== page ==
I am tempted here to introduce the composer Anton Webern to the argument. A member of the second Viennese school, Webern supported the atonalism of his associate, Schoenberg. Webern was perhaps the artistic opposite of Ezra Pound, being prone to destructive self-criticism and the desire for extreme succinct expression. But Webern, like Pound, believed that fascism could be more sympathetic to the “high art” it aspired to than the mechanisms of capitalism that focused on what it could sell. Thus, he initially supported fascism, eventually at the expense of himself and his associates.

After this considerable diversion, there is finally a moral, namely to be attentive to anyone who supports answers, especially those based on interpretations of the past in something other than their own terms. Which brings me to Brexit! It may seem pretty big, but it follows. Trust me!

I have a recent, albeit apocryphal, personal experience that suggests that the main motivation among working-class British voters who certainly changed the outcome of the referendum was “the escape of all foreigners.” I use quotes to emphasize that this has been expressed to me personally and textually, with an emphasis on “all”. I had just finished Ezra Pound’s Life, and I immediately felt a strange but strong connection to Pound’s anti-Semitism, which was based on nothing less than trying to find someone to blame.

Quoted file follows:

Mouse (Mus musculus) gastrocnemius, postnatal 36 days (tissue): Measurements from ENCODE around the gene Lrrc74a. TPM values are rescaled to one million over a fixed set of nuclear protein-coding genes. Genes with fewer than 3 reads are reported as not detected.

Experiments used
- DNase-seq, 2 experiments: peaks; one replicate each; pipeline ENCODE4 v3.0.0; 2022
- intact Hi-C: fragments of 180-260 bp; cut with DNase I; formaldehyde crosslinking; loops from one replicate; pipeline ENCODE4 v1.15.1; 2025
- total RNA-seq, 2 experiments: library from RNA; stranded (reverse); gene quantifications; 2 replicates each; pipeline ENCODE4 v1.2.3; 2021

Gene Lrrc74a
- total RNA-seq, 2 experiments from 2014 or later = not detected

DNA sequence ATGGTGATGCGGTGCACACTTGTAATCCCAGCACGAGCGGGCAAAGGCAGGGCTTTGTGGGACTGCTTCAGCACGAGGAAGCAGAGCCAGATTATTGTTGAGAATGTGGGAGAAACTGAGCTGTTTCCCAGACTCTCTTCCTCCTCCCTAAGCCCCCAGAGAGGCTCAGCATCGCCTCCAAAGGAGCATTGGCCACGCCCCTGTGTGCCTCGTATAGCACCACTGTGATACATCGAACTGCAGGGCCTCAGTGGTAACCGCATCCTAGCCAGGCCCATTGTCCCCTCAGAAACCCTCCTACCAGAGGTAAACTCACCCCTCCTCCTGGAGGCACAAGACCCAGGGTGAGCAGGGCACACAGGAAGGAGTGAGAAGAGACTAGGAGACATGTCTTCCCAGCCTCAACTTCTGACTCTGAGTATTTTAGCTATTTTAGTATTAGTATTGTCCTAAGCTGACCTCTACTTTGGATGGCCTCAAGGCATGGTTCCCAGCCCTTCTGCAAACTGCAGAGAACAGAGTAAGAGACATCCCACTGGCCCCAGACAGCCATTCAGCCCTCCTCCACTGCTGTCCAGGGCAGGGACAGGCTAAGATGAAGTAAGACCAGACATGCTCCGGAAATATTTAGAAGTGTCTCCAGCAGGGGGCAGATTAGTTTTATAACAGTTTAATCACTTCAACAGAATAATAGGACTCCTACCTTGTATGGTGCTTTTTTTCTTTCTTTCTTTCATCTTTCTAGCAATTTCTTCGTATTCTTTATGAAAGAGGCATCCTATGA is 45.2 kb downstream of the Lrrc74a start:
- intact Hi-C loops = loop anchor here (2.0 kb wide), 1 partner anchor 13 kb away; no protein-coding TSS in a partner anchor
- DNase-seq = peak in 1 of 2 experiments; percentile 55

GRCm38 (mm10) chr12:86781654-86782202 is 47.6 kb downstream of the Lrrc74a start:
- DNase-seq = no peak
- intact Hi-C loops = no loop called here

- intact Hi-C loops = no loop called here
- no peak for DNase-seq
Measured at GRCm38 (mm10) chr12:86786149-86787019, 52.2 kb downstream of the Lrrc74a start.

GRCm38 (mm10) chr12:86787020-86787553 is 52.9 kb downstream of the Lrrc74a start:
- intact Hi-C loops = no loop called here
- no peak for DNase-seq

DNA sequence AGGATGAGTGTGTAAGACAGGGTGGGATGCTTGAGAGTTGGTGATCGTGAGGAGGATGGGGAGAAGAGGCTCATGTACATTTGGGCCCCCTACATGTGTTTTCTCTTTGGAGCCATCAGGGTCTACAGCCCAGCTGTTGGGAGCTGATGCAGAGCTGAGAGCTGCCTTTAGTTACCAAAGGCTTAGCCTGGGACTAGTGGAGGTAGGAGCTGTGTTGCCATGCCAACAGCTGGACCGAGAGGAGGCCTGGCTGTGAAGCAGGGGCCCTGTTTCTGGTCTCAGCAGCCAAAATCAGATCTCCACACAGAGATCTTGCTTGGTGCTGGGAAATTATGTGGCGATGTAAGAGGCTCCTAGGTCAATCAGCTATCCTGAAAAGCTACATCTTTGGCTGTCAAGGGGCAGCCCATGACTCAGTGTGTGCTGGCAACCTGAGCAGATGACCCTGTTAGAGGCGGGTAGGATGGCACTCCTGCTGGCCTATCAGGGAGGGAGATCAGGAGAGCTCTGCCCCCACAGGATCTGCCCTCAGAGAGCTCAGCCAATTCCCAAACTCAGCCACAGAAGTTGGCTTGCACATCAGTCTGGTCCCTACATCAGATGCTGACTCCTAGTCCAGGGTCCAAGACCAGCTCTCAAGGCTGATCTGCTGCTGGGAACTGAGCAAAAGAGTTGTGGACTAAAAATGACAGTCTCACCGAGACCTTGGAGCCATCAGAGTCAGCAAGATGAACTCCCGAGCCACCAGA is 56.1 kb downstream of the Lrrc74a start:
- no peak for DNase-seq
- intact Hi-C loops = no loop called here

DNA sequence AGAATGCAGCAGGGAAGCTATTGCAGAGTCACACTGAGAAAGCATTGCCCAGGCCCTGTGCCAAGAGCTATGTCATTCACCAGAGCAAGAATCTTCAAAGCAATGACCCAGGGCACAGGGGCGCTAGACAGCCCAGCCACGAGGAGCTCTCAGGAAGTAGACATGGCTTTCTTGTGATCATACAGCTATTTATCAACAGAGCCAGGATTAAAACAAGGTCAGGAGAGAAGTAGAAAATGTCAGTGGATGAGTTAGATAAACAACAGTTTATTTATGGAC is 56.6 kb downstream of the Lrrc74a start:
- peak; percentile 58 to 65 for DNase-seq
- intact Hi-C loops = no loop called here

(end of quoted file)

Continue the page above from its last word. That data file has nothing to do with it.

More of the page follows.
Maybe we shouldn’t judge Wagner, Adam Smith, or even Ezra Pound using the moral perspective of our time. For if we did this and rejected any marriage of racism or religious fanaticism, how much of our human past would we keep? And, given the above Brexit view, the moral outlook of our time is significantly different from that of the 1930s, or even the 1850s, or the 1770s, or indeed any other moment in our guilt game. history?

Ezra Pound’s life is a forensic biography of a poet. Describes a life lived in its historical and cultural context. Like all books engaged in the communication of its subject, it is a masterpiece that takes the reader beyond the limits of his subject and thus gains a permanent relevance. Review this past. We must never deny that it existed or forget its consequences. But it reminds us that, as individuals, communities and societies, there is no rule that prevents the error from happening again. Nor is there any rule to insist that a current moral ground must be higher than any other existing, contemporary, or past nonsense.